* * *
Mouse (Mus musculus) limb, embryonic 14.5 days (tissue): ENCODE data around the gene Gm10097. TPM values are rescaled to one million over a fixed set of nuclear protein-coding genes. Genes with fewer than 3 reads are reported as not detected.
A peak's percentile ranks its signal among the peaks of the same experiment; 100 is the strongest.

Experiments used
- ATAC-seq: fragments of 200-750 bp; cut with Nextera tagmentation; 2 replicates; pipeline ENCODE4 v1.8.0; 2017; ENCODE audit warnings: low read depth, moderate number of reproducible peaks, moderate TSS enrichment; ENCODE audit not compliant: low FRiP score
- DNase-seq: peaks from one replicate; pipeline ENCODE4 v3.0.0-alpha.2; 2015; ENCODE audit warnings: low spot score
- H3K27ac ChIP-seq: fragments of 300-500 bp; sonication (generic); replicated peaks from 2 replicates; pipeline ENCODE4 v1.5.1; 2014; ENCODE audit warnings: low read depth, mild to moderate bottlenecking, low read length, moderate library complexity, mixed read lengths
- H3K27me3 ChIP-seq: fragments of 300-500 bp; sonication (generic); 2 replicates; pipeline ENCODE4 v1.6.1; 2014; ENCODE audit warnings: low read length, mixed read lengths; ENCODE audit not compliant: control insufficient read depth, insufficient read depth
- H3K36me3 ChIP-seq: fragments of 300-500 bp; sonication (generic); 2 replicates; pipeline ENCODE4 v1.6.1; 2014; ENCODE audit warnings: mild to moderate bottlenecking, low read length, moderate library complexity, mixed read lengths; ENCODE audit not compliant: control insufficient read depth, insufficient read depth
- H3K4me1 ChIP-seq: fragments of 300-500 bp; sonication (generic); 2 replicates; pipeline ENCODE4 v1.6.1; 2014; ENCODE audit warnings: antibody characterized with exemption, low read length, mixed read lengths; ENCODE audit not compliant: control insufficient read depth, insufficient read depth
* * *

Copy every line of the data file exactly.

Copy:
Mouse (Mus musculus) limb, embryonic 14.5 days (tissue): ENCODE data around the gene Gm10097. TPM values are rescaled to one million over a fixed set of nuclear protein-coding genes. Genes with fewer than 3 reads are reported as not detected.
A peak's percentile ranks its signal among the peaks of the same experiment; 100 is the strongest.

Experiments used
- ATAC-seq: fragments of 200-750 bp; cut with Nextera tagmentation; 2 replicates; pipeline ENCODE4 v1.8.0; 2017; ENCODE audit warnings: low read depth, moderate number of reproducible peaks, moderate TSS enrichment; ENCODE audit not compliant: low FRiP score
- DNase-seq: peaks from one replicate; pipeline ENCODE4 v3.0.0-alpha.2; 2015; ENCODE audit warnings: low spot score
- H3K27ac ChIP-seq: fragments of 300-500 bp; sonication (generic); replicated peaks from 2 replicates; pipeline ENCODE4 v1.5.1; 2014; ENCODE audit warnings: low read depth, mild to moderate bottlenecking, low read length, moderate library complexity, mixed read lengths
- H3K27me3 ChIP-seq: fragments of 300-500 bp; sonication (generic); 2 replicates; pipeline ENCODE4 v1.6.1; 2014; ENCODE audit warnings: low read length, mixed read lengths; ENCODE audit not compliant: control insufficient read depth, insufficient read depth
- H3K36me3 ChIP-seq: fragments of 300-500 bp; sonication (generic); 2 replicates; pipeline ENCODE4 v1.6.1; 2014; ENCODE audit warnings: mild to moderate bottlenecking, low read length, moderate library complexity, mixed read lengths; ENCODE audit not compliant: control insufficient read depth, insufficient read depth
- H3K4me1 ChIP-seq: fragments of 300-500 bp; sonication (generic); 2 replicates; pipeline ENCODE4 v1.6.1; 2014; ENCODE audit warnings: antibody characterized with exemption, low read length, mixed read lengths; ENCODE audit not compliant: control insufficient read depth, insufficient read depth